World Library  
Flag as Inappropriate
Email this Article

John Fishel


John Fishel

John Fishel
Born: (1962-11-08) November 8, 1962 (age 51)
Fullerton, California
Batted: Right Threw: Right
MLB debut
July 14, 1988 for the Houston Astros
Last MLB appearance
October 2, 1988 for the Houston Astros
Career statistics
Batting average .231
Home runs 1
Runs batted in 2

John Alan Fishel (Born: November 8, 1962 in Fullerton, California) is a former right-handed Major League Baseball outfielder who played for the Houston Astros in 1988.

Prior to playing professionally, he attended Cal State Fullerton, with whom he won the 1984 College World Series Most Outstanding Player as a junior outfielder.

He was originally drafted by the New York Yankees in the eighth round of the 1981 draft, but he chose not to sign. In 1984, he was drafted by the Oakland Athletics in the 19th round of the draft, but again, he did not sign. Finally, when he was drafted by the Houston Astros in the ninth round of the 1985 draft by the Astros, he did sign.

In 1985, he began his professional career with the Auburn Astros, with whom he hit .261 with nine home runs and 42 RBI in 268 at-bats. He played for the Osceola Astros in 1986, hitting .269 with 12 home runs, 83 RBI and 17 stolen bases in 490 at-bats. With the Columbus Astros in 1987, he hit .276 with 24 home runs and 88 RBI in 457 at-bats.[1]

Fishel began the 1988 season with the Tucson Toros in 1988, and he hit .261 with 18 home runs and 68 RBI in 360 at-bats with them. On July 14, he made his big league debut, against pitcher Bruce Ruffin of the Philadelphia Phillies. Pinch-hitting for pitcher Mike Scott, Fishel grounded out in his first and only at-bat of the game. Overall, he would hit .231 in 26 big league at-bats in his only season in the majors. He appeared in 19 major league games, hitting one home run with two RBI. The home run was perhaps the biggest highlight of his big league career. It was against pitcher Steve Peters of the St. Louis Cardinals on September 3. He played his final big league game on October 2.[2]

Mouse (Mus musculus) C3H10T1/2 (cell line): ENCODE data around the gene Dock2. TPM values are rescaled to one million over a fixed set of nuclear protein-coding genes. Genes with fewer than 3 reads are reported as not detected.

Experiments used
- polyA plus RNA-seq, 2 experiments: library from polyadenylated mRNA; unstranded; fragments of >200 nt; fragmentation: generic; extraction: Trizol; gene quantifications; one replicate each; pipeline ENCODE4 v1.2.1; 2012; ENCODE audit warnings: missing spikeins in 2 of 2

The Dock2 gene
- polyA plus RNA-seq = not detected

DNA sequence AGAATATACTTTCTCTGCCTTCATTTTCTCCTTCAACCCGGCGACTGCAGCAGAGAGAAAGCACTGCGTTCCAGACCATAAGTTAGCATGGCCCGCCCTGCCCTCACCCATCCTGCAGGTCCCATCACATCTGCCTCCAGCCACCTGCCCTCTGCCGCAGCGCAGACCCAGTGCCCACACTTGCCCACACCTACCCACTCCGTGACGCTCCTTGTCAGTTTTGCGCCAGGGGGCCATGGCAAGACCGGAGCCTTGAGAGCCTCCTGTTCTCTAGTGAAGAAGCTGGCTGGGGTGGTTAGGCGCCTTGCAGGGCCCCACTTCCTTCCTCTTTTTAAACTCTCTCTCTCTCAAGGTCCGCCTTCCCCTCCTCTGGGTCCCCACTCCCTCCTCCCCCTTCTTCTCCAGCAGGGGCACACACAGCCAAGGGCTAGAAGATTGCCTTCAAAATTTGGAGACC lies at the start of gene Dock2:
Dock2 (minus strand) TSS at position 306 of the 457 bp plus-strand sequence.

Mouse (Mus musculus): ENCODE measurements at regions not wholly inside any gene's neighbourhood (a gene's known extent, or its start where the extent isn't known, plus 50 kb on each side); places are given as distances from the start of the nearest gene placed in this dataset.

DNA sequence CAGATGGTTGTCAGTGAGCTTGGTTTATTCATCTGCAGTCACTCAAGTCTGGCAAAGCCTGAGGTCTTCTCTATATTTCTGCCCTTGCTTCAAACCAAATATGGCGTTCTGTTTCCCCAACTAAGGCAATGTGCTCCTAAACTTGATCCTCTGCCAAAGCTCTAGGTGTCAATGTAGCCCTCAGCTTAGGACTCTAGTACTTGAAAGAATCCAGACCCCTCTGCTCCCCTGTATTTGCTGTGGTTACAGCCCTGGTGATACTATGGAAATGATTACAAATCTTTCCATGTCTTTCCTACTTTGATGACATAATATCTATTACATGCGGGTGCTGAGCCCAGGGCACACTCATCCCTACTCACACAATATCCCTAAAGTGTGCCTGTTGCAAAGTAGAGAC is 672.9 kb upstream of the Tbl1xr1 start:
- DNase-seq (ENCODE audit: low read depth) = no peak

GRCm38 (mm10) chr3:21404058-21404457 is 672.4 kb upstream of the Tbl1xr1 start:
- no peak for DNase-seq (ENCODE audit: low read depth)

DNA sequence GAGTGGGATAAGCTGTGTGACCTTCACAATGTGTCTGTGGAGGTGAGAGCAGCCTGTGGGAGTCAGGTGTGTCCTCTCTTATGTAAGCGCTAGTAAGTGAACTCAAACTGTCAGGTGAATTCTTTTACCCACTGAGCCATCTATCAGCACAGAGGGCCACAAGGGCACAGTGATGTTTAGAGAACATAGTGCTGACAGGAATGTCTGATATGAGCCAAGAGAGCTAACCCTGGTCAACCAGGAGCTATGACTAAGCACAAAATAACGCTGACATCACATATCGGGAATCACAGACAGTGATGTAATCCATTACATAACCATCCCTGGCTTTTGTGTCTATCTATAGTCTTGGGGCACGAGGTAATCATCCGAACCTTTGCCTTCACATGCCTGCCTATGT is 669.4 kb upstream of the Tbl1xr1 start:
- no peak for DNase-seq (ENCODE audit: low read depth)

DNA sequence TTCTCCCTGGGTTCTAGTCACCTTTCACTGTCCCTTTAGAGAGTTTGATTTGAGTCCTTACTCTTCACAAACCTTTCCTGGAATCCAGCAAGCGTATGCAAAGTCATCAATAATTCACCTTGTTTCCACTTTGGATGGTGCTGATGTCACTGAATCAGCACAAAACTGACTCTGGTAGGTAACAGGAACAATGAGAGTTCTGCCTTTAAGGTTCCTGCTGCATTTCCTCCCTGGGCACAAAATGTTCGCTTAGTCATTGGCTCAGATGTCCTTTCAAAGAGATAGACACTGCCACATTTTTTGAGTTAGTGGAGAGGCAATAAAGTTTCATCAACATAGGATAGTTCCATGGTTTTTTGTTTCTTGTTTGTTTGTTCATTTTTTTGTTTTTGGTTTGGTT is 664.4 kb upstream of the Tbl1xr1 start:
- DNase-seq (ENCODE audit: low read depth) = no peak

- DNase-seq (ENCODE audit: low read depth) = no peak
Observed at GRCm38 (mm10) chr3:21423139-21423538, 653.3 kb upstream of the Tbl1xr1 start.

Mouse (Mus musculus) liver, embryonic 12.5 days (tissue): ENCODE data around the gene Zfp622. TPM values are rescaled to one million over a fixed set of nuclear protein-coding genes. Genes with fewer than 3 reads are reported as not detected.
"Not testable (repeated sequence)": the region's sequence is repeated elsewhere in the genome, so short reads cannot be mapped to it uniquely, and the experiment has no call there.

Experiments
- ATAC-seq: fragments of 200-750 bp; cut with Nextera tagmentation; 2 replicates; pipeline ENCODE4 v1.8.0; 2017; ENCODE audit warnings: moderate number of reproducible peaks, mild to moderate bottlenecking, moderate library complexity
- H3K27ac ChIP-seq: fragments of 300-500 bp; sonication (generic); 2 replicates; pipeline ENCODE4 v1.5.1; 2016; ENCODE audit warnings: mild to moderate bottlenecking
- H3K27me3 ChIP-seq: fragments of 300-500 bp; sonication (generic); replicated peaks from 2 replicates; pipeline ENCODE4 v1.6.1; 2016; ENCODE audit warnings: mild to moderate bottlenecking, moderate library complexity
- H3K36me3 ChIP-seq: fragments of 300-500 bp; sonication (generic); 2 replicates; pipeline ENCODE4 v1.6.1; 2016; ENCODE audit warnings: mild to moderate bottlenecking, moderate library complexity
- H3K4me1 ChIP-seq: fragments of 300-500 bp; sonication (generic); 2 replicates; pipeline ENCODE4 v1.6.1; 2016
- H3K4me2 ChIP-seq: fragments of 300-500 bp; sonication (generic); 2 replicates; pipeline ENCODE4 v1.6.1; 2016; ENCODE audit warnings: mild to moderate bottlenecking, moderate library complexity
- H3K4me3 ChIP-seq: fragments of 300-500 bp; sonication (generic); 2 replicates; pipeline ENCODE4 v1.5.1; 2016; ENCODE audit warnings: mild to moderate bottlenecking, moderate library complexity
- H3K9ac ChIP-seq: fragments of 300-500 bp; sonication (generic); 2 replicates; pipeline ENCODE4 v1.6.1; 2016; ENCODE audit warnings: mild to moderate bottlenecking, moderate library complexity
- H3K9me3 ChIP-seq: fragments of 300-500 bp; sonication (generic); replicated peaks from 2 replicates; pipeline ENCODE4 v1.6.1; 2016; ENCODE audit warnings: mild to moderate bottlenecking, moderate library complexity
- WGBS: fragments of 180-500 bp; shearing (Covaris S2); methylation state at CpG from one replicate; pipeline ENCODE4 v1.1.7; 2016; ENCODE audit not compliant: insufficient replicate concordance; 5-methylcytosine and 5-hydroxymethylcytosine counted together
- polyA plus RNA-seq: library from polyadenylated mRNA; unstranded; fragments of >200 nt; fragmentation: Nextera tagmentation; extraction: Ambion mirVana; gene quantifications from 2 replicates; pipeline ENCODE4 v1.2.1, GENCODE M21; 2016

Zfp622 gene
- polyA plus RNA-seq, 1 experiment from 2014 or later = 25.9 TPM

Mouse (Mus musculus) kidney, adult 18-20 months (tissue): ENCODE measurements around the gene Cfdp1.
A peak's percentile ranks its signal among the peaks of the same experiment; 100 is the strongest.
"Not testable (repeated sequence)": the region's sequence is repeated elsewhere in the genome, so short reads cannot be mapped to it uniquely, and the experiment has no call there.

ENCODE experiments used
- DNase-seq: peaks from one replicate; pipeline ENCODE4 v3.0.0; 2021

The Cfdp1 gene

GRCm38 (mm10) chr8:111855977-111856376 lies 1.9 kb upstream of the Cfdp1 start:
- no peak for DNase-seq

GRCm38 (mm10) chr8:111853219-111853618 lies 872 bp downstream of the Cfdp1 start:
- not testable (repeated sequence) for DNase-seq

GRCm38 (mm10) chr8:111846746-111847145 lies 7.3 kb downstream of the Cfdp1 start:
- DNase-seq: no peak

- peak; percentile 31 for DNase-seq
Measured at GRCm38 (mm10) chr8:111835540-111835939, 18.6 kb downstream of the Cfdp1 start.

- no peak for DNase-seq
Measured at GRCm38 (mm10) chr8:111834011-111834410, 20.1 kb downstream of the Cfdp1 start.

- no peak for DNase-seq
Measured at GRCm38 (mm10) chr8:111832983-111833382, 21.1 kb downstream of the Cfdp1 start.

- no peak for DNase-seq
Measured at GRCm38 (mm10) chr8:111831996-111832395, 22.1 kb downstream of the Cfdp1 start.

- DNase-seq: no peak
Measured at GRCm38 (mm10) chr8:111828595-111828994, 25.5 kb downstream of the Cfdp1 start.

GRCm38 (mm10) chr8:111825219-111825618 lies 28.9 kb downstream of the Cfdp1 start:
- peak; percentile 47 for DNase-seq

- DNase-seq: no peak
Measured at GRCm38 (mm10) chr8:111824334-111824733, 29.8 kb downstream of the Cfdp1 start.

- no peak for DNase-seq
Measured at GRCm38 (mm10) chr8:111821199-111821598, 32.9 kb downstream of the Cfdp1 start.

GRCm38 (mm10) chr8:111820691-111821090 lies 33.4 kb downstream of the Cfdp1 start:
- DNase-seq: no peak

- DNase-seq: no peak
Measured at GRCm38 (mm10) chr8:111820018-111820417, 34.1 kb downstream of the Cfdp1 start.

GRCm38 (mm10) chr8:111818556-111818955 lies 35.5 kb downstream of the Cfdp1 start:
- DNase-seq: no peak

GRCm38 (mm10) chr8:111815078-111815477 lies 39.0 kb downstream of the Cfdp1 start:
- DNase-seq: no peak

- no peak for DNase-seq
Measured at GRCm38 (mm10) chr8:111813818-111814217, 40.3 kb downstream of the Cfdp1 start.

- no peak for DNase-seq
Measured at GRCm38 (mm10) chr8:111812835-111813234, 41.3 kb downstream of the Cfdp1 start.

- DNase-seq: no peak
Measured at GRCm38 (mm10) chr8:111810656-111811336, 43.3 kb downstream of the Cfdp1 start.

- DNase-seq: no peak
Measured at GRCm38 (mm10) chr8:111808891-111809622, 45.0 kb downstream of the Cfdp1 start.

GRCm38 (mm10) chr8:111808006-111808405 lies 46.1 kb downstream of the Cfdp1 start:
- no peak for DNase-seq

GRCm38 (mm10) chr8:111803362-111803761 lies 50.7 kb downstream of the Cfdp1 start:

Although his big league career was done, his professional career was not. On January 10, 1989, Fishel was traded by the Astros with minor leaguers Mike Hook and Pedro DeLeon to the Yankees for Rick Rhoden. He played for the Columbus Clippers in both 1989 and 1990, which was his final professional season. In 1989, he hit .218 with six home runs and 31 RBI, and in 1990 he hit .200 with three home runs and 21 RBI.

Overall, Fishel hit .254 with 72 home runs and 333 RBI in his six-year minor league career.


External links

  • Career statistics and player information from The Baseball Cube
  • SABR

This article was sourced from Creative Commons Attribution-ShareAlike License; additional terms may apply. World Heritage Encyclopedia content is assembled from numerous content providers, Open Access Publishing, and in compliance with The Fair Access to Science and Technology Research Act (FASTR), Wikimedia Foundation, Inc., Public Library of Science, The Encyclopedia of Life, Open Book Publishers (OBP), PubMed, U.S. National Library of Medicine, National Center for Biotechnology Information, U.S. National Library of Medicine, National Institutes of Health (NIH), U.S. Department of Health & Human Services, and, which sources content from all federal, state, local, tribal, and territorial government publication portals (.gov, .mil, .edu). Funding for and content contributors is made possible from the U.S. Congress, E-Government Act of 2002.
Crowd sourced content that is contributed to World Heritage Encyclopedia is peer reviewed and edited by our editorial staff to ensure quality scholarly research articles.
By using this site, you agree to the Terms of Use and Privacy Policy. World Heritage Encyclopedia™ is a registered trademark of the World Public Library Association, a non-profit organization.

Copyright © World Library Foundation. All rights reserved. eBooks from World eBook Library are sponsored by the World Library Foundation,
a 501c(4) Member's Support Non-Profit Organization, and is NOT affiliated with any governmental agency or department.